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The Comorian archipelago is located at the northern end of the Mozambique channel, 10 to 12 degrees south of the equator and halfway between northern Madagascar and eastern Africa. It consists of four islands plus several islets. Three of the islands, Grande Comore (Ngazidja), Anjouan (Nzwani), and Moheli (Mwali), are the constituents of an independent country; the Union of the Comoros. The fourth island, Mayotte (Maore in Comorian), is a department of France. In the map above, the names of the three islands in the Union of the Comoros are in Comorian. Below their names, the parentheses contain the names for the islands in French. In the following paragraphs, the French names will be used for all four islands. This follows the common practice in English publications.

Sometimes, the Islands are mistakenly referred to as the "Comoros Islands" with each word ending in 's'. This is incorrect just as referring to the Philippine Islands as the “Philippines Islands" would be incorrect. The correct way to refer to them is the "Comoro Islands" or, simply, the Comoros.

 

A less common error is the Comoros being called "the islands of the moon." This mistake is due to a misinterpretation of a label on al-Idrisi's 12th century map. The label is written in Arabic and identifies the islands as "al Qmr" (the Comoros). However, the Arabic meaning of ‘al Qmr’ is “the moon” and a writer unfamiliar with the Islands misunderstood the label and published “the islands of the moon” as their name. This error has since been repeated in several other publications.

The Comoro Islands are of volcanic origin and arose from the Indian Ocean seabed at different times. The result of their differences in age is that each island has visibly different geological characteristics. The youngest is Grande Comore with an active volcano.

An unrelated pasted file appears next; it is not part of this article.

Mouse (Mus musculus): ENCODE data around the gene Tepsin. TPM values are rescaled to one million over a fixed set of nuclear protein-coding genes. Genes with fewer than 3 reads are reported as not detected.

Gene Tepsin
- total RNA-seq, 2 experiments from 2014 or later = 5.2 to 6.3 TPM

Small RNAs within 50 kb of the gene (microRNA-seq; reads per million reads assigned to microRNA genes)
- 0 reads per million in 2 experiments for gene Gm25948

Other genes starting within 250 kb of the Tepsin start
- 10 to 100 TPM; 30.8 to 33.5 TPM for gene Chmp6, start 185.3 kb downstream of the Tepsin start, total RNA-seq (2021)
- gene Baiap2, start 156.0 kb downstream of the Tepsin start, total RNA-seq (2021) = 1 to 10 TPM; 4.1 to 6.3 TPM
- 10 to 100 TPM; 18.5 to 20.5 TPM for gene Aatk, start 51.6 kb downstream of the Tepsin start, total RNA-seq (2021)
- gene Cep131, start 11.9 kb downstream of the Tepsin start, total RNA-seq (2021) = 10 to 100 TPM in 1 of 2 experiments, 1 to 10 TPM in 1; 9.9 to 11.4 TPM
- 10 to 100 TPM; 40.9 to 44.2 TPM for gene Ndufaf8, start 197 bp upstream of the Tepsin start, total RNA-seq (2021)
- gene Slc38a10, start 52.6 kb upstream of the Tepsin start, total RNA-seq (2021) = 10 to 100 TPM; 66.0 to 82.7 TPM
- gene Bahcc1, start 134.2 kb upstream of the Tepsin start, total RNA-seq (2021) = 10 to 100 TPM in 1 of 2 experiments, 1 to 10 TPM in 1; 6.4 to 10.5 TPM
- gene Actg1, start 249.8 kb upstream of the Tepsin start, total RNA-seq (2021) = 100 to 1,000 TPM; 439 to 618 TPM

KARTHALA

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Karthala is the largest, active volcano in the world. It rises 7,746 feet above sea level and dominates the southern half of Grande Comore. The caldera at its summit has an area of 12 km2 and the volcano has erupted more than 20 times in the past two centuries. Numerous lava flows are clearly visible on the island and a major result of the volcanic activity is a permeable lava crust that coats the island. The result is there are no permanent rivers on its surface. There are freshwater springs emerging at seaside and these may help explain why European sailors passing by the island in the seventeenth century thought that Comorian cattle drank seawater.

The two islands, Anjouan and Moheli, are of intermediate age, have high mountains covered by tropical forests, and rivers flowing down to the sea. Recently, geologists have discovered that one half of a mountain on Anjouan contains the mineral quartzite. This has puzzled the geologists since the mineral is associated with continental plates and does not normally appear on volcanic islands. It remains a geological mystery.